Story of Woman Behind Policies That Determine Money Circulation

Story of Woman Behind Policies That Determine Money Circulation

Photo collage between Sheilla M’Mbijjewe, Deputy Governor of the Central Bank of Kenya (CBK), and money specimen Part of the success story of how Kenya has managed to keep its economy afloat is credited to one woman who is a financial guru with experience spanning decades.

Sheilla M’Mbijjewe formulated some of the policies and regulations that determine the amount of money that can be released for circulation in the country.

The Deputy Governor of the Central Bank of Kenya (CBK) was the founding member of the Kenyan Monetary Policy Committee which was previously known as the Monetary Policy Advisory Committee. Monetary policies she helped formulate have been critical in ensuring that the supply of money in the economy is consistent with objectives set by the government. Sheilla M’Mbijjewe, Deputy Governor of the Central Bank of Kenya during a past media interviewNation "The objective of monetary policy is to maintain price stability in the economy. Price stability refers to the maintenance of low and stable inflation," CBK states on their website.

Sheila also takes pride in being a founding member of the Crime and Anti-Money Laundering Act Advisory Committee that protects Kenyans from different cases of financial irregularities.

Her contribution in the sector further earned her a spot as a board member of the Financial Reporting Centre (FRC). The government institution was created to assist in the identification of the proceeds of crime and the combating of money laundering.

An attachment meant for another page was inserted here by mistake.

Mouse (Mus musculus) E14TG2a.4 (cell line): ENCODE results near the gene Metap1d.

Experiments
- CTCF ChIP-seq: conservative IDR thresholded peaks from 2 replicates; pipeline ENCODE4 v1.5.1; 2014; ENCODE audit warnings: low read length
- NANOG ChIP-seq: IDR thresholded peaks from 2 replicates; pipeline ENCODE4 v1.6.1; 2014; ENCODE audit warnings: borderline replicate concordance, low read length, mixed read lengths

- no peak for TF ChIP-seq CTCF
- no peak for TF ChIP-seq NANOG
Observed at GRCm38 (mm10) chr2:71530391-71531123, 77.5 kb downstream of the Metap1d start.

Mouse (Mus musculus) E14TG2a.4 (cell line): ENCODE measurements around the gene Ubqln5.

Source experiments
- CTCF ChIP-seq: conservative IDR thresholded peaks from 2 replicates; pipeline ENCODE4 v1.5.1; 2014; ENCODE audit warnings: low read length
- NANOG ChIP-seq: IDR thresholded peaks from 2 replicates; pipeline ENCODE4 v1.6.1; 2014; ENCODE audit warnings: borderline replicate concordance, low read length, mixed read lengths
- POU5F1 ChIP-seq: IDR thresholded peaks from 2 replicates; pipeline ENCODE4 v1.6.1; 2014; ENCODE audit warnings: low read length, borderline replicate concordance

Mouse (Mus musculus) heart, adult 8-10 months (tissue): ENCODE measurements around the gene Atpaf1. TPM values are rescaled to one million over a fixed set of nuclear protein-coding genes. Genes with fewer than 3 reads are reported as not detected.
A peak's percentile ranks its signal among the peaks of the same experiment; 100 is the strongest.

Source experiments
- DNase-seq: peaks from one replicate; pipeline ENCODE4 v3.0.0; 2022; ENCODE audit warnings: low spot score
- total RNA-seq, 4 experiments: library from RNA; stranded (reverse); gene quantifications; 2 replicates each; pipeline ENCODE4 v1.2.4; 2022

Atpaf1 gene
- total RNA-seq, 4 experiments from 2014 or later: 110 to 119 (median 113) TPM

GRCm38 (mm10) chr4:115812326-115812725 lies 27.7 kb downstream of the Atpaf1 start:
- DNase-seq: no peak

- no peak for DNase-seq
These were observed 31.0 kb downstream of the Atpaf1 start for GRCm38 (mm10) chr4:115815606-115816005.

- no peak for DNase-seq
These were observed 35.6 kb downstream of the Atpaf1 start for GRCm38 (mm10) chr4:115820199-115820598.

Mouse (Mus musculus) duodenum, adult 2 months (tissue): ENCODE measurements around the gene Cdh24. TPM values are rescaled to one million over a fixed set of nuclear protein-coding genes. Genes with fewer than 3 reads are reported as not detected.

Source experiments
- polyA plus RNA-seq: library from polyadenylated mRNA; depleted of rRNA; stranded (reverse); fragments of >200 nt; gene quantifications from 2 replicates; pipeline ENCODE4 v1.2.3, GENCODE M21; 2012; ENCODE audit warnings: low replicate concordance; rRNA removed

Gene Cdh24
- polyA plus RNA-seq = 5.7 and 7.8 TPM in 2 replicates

Sheila, whose tenure as CBK Deputy Governor was extended for a second term in 2019, was also the first woman in Kenya to be appointed as an executive director of a publicly listed commercial bank.

Owing to her influence and knowledge in money markets, Sheila has analysed different financial landscapes across Africa and guided most countries in mitigating economic volatility.

"It is a very interesting place that we find ourselves. E-Money is moving beyond access and opportunity to impact society.

When we first started our mobile journey, around 2007 we had 30 per cent financial inclusion. At the moment we are at 88 per cent inclusion. It takes E-Money to reach all the people and even villages," she stated during her interview in 2019 on the progress of electronic money in Kenya.

Other top positions Sheila has held include director of Capital Markets Authority, member of the Technology Committee of the Nairobi Stock Exchange, Old Mutual Insurance Company and Bamburi Cement.

In 2006, former President Mwai Kibaki awarded […]

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